Driving Forward Whilst Looking Back
10 January 2020
“Market Forecasting: The attempt to predict the unknowable by measuring the irrelevant; a task that, in one way or another, employs most people on Wall Street.”
As we head into the new year, financial institutions and experts are once more offering their analyses and opinions on where markets are headed, what central banks are likely to do, and what asset classes investors should buy.
However, if investors are to learn anything new this year, it’s that markets are almost impossible to forecast. 2019 served up many good examples on how unpredictable they can be.
Market watchers expected interest rates controlled by the Fed to rise. Instead, they fell. Consumer confidence weakened as the year began, and news headlines broadcast fears of an economic slowdown, but global stocks were up by more than 20% by the end of the year—on course for the best showing since 2013.
Investors who had moved onto the sidelines in early to mid-2019, perhaps after the trade war took a turn for the worse, would have missed out on those unexpected gains in November and December.
One of the culprits of the European debt crisis, Greece—the site of an economic crisis so dire that some expected them to abandon the euro earlier this decade, and a country whose equity market lost more than a third of its value in 2018—ended up having one of the most robust stock market performances among emerging economies in 2019. On top of that, Greece issued bonds at a negative nominal yield, which means investors paid for the privilege of lending the government cash. Sounds unbelievable?
Taken as a whole, all that is a reminder that the prediction game is a losing one for investors.
Where Are Interest Rates Going?
The answer is that nobody really knows. A closer look at interest rates and the bond market shows just how unpredictable asset performance can be.
Going into 2019, Federal Reserve officials expected economic conditions to support raising a key interest rate benchmark two times, since the hikes in 2018 had caused capital losses for bondholders as the asset class sold off. In the end, however, policy makers lowered it three times in 2019.
In the market for US Treasuries—where market participants set interest rates—the yield curve that tracks Treasuries inverted for the first time in more than 10 years, as seen in the chart below.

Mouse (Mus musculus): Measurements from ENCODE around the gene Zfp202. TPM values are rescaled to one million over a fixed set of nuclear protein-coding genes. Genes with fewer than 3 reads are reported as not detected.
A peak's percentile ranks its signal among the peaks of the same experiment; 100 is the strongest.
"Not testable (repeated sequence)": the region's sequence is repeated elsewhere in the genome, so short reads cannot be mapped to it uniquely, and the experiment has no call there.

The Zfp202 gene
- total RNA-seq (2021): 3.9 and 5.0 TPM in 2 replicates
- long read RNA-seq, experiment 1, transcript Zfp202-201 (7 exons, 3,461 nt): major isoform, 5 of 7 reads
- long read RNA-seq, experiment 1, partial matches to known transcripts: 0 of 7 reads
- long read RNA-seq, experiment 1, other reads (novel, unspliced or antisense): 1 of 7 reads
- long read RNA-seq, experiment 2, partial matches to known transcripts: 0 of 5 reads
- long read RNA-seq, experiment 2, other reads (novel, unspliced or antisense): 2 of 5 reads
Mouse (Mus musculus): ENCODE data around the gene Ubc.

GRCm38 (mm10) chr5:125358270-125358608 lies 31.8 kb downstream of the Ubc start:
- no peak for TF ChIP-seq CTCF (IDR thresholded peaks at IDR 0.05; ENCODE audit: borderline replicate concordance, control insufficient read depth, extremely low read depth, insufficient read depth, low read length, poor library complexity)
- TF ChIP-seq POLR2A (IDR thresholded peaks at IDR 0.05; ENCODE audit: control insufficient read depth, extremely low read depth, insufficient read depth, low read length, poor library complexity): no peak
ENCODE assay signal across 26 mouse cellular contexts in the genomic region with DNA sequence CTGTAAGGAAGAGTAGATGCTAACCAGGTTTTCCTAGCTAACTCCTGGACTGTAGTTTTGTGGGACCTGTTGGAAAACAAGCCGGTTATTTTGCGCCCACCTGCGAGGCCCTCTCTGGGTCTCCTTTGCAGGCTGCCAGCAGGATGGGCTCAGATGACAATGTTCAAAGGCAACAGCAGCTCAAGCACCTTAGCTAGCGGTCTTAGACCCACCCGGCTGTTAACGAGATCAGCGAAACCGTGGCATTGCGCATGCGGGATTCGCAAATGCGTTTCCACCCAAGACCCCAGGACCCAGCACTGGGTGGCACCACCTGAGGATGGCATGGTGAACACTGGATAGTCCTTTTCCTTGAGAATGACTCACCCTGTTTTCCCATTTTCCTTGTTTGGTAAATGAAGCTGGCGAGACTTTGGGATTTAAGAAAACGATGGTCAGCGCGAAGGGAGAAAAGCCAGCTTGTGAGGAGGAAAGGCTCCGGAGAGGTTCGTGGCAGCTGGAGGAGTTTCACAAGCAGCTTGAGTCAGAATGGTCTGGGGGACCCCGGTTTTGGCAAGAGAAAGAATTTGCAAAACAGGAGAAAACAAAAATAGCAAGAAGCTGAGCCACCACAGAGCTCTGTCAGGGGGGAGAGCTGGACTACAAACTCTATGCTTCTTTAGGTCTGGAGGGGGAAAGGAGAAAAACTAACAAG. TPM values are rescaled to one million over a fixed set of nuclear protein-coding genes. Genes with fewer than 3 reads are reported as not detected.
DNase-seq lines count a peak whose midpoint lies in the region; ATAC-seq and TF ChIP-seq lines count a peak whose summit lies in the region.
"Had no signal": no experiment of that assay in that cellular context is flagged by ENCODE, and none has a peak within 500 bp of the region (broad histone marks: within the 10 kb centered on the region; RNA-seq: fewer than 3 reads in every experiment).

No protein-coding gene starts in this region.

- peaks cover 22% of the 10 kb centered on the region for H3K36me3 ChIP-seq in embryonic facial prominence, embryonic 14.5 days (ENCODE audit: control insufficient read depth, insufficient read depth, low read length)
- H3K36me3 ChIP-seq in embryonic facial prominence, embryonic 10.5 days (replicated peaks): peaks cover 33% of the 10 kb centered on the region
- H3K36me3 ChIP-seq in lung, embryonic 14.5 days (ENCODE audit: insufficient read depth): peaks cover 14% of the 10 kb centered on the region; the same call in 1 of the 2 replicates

Some long-term yields fell below some short-term yields over the summer. What’s more, yields on medium- and long-term bonds were at historically low levels at the start of the year, but they had fallen even lower by the end of October. Investors who made moves based on the expectation that yields would rise in 2019 may have been disappointed at how events ultimately transpired.
Which Country’s Stock Market Should I Invest In?
Events weren’t any easier to anticipate in the global equity markets, where no evident link appears between markets that performed well in 2018 and those that excelled in 2019, as the diagram below shows.
Among the 23 developed market countries, only one country was a Top 5 performer for 2018 and 2019: the US.
2018’s strongest performing market—Finland—ranked 22nd last year through the end of October. Among emerging markets, Greece swung from a 37% decline in 2018 to a 37% advance in 2019 through the end of October. And what about our home country, Singapore? It continues to languish as one of the laggards.
History has shown there’s no compelling or dependable way to forecast stock and bond movements, and 2019 was a case in point. Neither the mainstream prognostications nor the hindsight of recent strong performance predicted outcomes in 2019.
Rather than basing investment decisions on predictions of which way debt or equity markets are headed, a wiser strategy may thus be to hold a range of investments that focus on systematic and robust drivers of potential returns. Investors who were broadly diversified across asset classes and around the globe were in a position to potentially enjoy the returns that the markets delivered in 2019.
Be it last year, this year, or next year, that approach is a timeless one.
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